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The limit of pharmacy leadership and the discomfort of growth

When it comes to our leadership, there is a point that we really struggle to move past. And we will never move past that point unless we go through the discomfort of growth.

We are all leaders. Whether we like it or not, we are all leaders. Even though we are all leaders, we have different skillsets and giftings of our leadership, and that makes us unique. We are all unique leaders. Today, we will touch on a part of our leadership that may make us a bit uncomfortable. Rest assured, if you become uncomfortable today, that is for your benefit tomorrow.

When it comes to our leadership, there is a point that we really struggle to move past.  And we will never move past that point unless we go through the discomfort of growth.

You may or may not have given this much consideration. We have limits in so many areas of our lives. For example, if we were to line up and run a marathon, our limitations might become very apparent. You might run a marathon with ease, while I would struggle to run the first mile. Our limitations would be obvious.

The same happens with our pharmacy leadership. The limitations, however, may not be as easy to see. We all have certain groups of patients that we can impact effectively.  We each have had different success in developing our teams. That is all a function of our leadership, or more specifically the limits of our leadership.

I do not ask you to consider your limits to discourage you. Rather, I ask you to consider your limits to encourage you. You have limits and I have limits. So what? The real question is what will you do about them?

One of the ways I observed these limits was in how my colleagues led their pharmacy teams and customers. At the time, the metric that we used to compare this was payroll and prescription volume. My colleagues who were more effective leaders generally had more customers they provided care for and in turn had more payroll for staff to assist them with these efforts.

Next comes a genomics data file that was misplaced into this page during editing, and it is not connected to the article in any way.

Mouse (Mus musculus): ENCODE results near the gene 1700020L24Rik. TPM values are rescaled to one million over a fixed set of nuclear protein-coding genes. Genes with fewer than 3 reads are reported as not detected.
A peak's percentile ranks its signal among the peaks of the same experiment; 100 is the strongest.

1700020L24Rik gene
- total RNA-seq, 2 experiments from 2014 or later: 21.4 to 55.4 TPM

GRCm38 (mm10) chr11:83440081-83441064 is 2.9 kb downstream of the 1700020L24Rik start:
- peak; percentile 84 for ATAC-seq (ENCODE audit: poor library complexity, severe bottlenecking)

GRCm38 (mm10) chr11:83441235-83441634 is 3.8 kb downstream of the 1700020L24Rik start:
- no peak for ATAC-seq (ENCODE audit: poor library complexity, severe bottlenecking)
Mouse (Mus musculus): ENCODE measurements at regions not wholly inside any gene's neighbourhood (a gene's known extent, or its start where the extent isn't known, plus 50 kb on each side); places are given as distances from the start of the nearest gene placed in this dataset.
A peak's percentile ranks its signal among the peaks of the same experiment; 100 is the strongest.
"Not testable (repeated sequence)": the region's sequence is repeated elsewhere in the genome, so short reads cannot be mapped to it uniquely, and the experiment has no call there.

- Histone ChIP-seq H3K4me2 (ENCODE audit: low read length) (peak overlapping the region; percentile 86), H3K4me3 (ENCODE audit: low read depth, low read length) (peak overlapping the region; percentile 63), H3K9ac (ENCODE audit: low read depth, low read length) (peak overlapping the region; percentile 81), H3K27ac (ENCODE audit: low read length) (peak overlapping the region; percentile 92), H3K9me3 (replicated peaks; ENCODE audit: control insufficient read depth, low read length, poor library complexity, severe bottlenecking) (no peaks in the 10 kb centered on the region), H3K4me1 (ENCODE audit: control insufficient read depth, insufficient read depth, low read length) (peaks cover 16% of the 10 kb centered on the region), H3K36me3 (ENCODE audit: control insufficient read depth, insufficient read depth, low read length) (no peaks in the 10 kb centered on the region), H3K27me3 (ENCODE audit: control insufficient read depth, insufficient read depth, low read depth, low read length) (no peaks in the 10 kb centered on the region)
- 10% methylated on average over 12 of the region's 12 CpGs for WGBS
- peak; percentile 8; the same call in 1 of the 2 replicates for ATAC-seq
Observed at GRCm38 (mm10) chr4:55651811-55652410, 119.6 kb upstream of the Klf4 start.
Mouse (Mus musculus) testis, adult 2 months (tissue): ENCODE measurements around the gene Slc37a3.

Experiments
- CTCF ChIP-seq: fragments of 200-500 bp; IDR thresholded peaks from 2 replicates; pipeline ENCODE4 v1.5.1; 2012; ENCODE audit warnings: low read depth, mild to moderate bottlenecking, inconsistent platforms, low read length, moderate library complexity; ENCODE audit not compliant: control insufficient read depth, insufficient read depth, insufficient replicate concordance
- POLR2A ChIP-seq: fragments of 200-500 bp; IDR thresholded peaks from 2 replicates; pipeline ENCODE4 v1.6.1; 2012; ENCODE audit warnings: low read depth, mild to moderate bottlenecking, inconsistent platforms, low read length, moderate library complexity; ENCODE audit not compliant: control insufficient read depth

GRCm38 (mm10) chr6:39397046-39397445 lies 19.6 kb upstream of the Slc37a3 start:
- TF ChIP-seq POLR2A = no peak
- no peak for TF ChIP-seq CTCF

What I didn’t realize at the time was how leadership was at the heart of these metrics. I had some colleagues who could lead a team and provide care to 700 people in a day while others would struggle to provide care to 700 people in a week! 

Back then, I typically thought it was because one pharmacist knew more or less than the other. I learned that wasn’t true at all. What was true was the difference in leadership skills. In speaking with my colleagues, however, I have found this to be what I would call “passive” leadership skill. 

Why passive? When it comes down to it, leadership is more caught than taught. We typically model the leadership style of those before us, sometimes adopting the good habits of the leaders before us. Those colleagues who had more leaders before them had more opportunity to learn the good (or avoid the bad) leadership skills. Their leadership skills were passive because they relied solely on what they picked up over the years. There was no active plan to improve.

So let me give you this encouragement today: leadership skills can be learned. I can still remember where I was when I learned this truth. And this truth has changed the trajectory of my career for the better. I now seek to learn new, more, and better ways to lead. Just because leadership is more caught than taught doesn’t mean that it isn’t learned! 

What about you? Are your leadership skills a result of passive or active learning? When you make the shift to actively improving your leadership skills, you have taken another step in separating yourself from the pack.

Until next time –

Jesse McCullough, PharmD

Connect with Jesse on LinkedIn



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